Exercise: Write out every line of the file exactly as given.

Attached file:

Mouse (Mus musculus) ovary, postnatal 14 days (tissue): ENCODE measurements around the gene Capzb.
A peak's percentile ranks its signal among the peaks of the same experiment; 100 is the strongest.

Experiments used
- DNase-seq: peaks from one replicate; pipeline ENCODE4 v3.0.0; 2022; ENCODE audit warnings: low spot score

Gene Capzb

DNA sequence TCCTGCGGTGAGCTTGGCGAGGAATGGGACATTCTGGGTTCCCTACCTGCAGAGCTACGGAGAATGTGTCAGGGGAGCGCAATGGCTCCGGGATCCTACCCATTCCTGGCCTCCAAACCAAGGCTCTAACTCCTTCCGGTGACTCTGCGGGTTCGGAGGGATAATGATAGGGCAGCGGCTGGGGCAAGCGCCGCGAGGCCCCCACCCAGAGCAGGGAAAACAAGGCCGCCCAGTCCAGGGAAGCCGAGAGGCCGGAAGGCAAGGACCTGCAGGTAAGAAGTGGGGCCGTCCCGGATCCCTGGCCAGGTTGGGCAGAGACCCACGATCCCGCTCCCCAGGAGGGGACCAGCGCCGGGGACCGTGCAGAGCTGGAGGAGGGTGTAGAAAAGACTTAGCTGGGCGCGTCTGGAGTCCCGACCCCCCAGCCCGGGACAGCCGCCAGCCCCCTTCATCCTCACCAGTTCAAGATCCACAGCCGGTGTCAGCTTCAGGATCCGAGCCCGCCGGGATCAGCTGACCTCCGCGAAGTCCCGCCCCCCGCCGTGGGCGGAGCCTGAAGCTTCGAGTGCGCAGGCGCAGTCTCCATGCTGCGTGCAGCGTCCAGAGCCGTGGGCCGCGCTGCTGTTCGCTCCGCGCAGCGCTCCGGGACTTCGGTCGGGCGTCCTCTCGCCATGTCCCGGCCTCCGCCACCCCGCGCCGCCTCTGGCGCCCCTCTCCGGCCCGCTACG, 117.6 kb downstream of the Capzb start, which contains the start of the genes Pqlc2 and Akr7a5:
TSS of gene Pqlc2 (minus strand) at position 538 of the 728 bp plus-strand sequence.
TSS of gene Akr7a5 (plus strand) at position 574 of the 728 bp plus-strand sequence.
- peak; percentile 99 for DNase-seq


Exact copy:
Mouse (Mus musculus) ovary, postnatal 14 days (tissue): ENCODE measurements around the gene Capzb.
A peak's percentile ranks its signal among the peaks of the same experiment; 100 is the strongest.

Experiments used
- DNase-seq: peaks from one replicate; pipeline ENCODE4 v3.0.0; 2022; ENCODE audit warnings: low spot score

Gene Capzb

DNA sequence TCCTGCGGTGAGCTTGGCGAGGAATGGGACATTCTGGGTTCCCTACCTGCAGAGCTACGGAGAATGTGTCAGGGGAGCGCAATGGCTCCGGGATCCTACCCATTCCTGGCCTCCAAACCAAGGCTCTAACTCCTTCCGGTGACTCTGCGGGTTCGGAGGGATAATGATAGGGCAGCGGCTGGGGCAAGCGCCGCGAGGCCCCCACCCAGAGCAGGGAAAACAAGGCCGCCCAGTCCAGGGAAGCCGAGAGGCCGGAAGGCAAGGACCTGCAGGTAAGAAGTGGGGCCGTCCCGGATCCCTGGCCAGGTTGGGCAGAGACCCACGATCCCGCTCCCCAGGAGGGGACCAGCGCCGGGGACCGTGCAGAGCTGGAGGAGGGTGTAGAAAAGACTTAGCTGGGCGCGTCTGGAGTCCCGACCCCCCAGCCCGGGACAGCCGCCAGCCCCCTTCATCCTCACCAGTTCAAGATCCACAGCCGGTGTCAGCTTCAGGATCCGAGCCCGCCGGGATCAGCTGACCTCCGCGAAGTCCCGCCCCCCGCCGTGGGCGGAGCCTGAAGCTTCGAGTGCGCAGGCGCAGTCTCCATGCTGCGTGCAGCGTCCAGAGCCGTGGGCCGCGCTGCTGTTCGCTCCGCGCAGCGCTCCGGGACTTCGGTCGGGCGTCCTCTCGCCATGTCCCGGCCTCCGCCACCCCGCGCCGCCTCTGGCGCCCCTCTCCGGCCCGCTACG, 117.6 kb downstream of the Capzb start, which contains the start of the genes Pqlc2 and Akr7a5:
TSS of gene Pqlc2 (minus strand) at position 538 of the 728 bp plus-strand sequence.
TSS of gene Akr7a5 (plus strand) at position 574 of the 728 bp plus-strand sequence.
- peak; percentile 99 for DNase-seq